gullbuy music review

Watch Your Step: New Rubble Volume 3


Watch Your Step: New Rubble Volume 3


Radioactive Records

various artists CD

Watch Your Step: New Rubble Volume 3  CD coverWatch Your Step, Volume 3 of the New Rubble compilation series released by Past & Present in conjunction with Radioactive, mines a completely different territory than Volume 2, this time spotlighting British Beat singles released between 1964 to 1966.

Watch Your Step will appeal to those who are curious to dig further than the Rolling Stones, Animals, and Mersey beat type sounds emanating from Britain, but that has remained unreleased in this CD age.

Watch Your Step combines the retro beat sound with the more sophisticated pop sound of the British Beat sound. So it does take some digging to find what makes this compilation so worthwhile.

Some retro beat songs include Tommy Bruce & The Bruisers' Boom Boom (Tommy Bruce first starting rocking in the 50s), Freddie Ryder's Slow Down (Freddie was also known as Freddie Self and was a member of The Fourmost), the Laurie Jay Combo's Teenage Idol (Laurie Jay started drumming in the 50s and has a Chuck Berry sound here), Dave Davani & The D-Men's rave up on Midnight Special (this group later became the Dave Davani Four), Danny King's version of Tossin' and Turnin' (Danny was the singer from the Mayfair Set, and this song was also covered by the Dave Davani Four) and The Huskies unreleased acetate of Matchbox.

These tracks are all fun and retro but nothing here is so superb that you will lose sleep if you miss them. The more sophisticated Brit beat pop sound can be heard on:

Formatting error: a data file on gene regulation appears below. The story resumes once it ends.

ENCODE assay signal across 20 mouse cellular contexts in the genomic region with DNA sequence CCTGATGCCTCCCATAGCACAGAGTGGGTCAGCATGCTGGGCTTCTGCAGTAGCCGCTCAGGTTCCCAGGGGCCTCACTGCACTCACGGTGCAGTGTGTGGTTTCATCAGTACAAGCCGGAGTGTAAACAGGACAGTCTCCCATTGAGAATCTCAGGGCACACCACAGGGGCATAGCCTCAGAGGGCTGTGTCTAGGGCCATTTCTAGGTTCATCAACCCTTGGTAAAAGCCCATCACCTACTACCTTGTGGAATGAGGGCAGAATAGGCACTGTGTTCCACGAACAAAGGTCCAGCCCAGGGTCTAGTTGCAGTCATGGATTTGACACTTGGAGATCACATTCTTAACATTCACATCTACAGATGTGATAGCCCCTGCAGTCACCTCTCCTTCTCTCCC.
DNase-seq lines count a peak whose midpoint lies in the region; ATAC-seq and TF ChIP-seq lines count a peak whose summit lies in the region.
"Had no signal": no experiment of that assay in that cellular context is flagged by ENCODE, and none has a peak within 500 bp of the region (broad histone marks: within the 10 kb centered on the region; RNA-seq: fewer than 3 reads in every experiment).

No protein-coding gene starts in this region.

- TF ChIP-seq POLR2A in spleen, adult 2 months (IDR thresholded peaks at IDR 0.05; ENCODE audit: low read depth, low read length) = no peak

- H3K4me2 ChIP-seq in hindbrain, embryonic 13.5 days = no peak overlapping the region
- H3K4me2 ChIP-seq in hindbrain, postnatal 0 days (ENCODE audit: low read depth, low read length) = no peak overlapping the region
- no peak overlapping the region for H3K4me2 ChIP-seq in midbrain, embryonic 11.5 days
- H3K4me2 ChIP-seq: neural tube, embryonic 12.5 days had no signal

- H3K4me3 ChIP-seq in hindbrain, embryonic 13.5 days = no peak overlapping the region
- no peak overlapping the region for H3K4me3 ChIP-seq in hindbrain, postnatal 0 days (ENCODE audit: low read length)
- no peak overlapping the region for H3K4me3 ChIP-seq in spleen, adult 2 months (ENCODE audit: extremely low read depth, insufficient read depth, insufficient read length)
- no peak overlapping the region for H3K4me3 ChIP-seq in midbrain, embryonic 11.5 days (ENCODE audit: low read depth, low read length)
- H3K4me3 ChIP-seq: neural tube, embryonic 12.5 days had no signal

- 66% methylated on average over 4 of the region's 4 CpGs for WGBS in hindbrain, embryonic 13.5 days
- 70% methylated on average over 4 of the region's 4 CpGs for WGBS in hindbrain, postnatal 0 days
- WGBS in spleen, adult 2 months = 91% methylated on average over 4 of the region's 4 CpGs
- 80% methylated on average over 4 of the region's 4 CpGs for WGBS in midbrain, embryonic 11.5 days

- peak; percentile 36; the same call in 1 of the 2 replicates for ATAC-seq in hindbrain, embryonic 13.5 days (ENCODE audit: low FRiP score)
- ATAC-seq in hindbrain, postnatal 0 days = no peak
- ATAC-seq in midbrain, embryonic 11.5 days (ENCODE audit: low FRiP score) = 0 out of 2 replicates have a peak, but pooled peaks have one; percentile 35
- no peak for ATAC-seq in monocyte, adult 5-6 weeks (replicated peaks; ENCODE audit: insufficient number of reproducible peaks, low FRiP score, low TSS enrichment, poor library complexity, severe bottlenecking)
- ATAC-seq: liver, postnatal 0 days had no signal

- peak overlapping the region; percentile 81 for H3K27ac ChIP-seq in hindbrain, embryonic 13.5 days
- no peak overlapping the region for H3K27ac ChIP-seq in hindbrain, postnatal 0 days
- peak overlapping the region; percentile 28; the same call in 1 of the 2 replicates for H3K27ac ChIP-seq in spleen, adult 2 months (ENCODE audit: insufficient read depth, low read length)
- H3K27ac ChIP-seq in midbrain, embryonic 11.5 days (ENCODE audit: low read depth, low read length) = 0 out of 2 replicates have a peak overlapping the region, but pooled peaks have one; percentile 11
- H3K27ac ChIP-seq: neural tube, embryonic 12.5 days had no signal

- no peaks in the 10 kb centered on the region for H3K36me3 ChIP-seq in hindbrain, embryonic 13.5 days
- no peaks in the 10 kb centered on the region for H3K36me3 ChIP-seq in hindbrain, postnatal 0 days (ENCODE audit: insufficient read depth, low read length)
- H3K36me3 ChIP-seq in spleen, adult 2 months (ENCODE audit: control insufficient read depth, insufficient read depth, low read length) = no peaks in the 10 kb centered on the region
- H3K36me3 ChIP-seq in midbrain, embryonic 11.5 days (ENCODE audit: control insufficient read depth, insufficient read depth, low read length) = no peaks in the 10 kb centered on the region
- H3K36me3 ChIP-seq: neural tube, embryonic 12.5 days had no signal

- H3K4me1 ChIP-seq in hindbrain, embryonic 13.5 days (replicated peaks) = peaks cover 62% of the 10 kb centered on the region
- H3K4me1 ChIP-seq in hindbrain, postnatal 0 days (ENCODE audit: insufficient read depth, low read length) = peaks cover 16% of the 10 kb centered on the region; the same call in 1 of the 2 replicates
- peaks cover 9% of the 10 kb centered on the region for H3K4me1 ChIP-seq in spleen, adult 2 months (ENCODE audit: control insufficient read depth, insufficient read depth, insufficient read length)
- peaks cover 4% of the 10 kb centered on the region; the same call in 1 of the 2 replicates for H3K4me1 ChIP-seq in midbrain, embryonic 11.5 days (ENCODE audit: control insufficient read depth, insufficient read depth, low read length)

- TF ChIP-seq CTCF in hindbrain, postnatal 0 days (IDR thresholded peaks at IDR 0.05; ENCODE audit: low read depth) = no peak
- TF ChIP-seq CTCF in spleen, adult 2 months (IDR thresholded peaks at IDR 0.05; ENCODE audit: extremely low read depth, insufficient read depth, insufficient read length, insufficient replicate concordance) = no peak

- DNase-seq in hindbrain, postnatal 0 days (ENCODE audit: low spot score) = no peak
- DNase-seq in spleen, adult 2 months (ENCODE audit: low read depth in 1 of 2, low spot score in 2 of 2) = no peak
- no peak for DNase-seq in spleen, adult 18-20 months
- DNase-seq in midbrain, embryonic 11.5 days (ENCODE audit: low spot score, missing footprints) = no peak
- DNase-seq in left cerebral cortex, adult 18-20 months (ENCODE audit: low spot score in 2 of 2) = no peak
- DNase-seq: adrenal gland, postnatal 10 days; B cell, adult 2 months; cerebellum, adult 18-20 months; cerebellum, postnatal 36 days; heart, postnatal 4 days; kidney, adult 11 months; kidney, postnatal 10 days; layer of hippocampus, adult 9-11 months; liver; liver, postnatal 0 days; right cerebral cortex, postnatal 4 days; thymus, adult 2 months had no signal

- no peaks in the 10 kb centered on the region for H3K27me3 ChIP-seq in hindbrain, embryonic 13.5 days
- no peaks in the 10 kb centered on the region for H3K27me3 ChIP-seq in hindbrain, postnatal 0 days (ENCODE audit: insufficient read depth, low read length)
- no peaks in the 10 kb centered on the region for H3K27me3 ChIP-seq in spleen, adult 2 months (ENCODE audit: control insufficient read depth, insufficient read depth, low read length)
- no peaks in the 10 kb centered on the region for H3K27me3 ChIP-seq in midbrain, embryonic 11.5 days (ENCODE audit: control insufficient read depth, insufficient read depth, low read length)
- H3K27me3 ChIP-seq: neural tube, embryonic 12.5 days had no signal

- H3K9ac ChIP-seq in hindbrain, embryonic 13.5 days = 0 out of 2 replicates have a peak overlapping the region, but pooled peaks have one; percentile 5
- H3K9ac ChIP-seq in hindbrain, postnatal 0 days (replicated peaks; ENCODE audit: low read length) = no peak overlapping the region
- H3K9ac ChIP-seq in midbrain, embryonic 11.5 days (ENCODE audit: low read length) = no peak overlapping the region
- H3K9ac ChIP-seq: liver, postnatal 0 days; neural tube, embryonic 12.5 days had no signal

• The Little Darlings' cover of the John Carter/Ken Lewis track Easy To Cry - the John Carter version of this can be heard on the John Carter compilation on RPM Measure for Measure: The John Carter Anthology 1961-1977
  • The Blue Chips fuzzed out Some Kind Of Lovin' released on Pye in '66
  • The Toggery Five's It's So Easy - The Toggery Five's lead singer, Paul Young later was in Sad Cafe in the '70s
  • Bobby Jameson's Please Mr Mailman - this fiery, intense b-side to Bobby's single Rum Pum released on the Brit Records label has a killer electric guitar and Bobby's always intense vocal style - this was the Bobby Jameson that released an album as Chris Lucey called Songs Of Protest And Anti-Protest that was reissued on Rev-ola; Bobby also worked with Frank Zappa and went to the UK at one point to work with the Rolling Stones; Rum Pum was also released as the flipside of I Wanna Know; Bobby later released a classic soft pop album called Color Him In as Jameson on Verve
  • The Boston Crabs's As Long As I Have You, has a sweet tenor vocal style - a song which was also covered by Junco Partners
  • The Blackwells' Mersey beat style on Why Don't You Love Me - a group featured in the movie Ferry Cross the Mersey
  • Michael Leslie's Troggs' like Make Up Or Break Up - a Pete Dello/Grant Tracy song which is also featured on Here Come the Boys, Vol. 1; there's an RPM compilation for Grant Tracey & The Sunsets called Everybody Shake - The Complete Recordings - that doesn't include this song however
  • and the intense echo-fest that is Ray Singer's What's Done Has Been Done with some awesome acrobatic vocals from Ray - Ray was in the first lineup of Nirvana (the British 60s group with that name)

These more sophisticated Brit beat pop tracks are definitely the bigger reason to hunt this compilation down, though there's nothing wrong with the 2nd tier retro Brit beat tracks except that they aren't as well done as the cream of the crop would do that sound.

---Patrick, April 7, 2006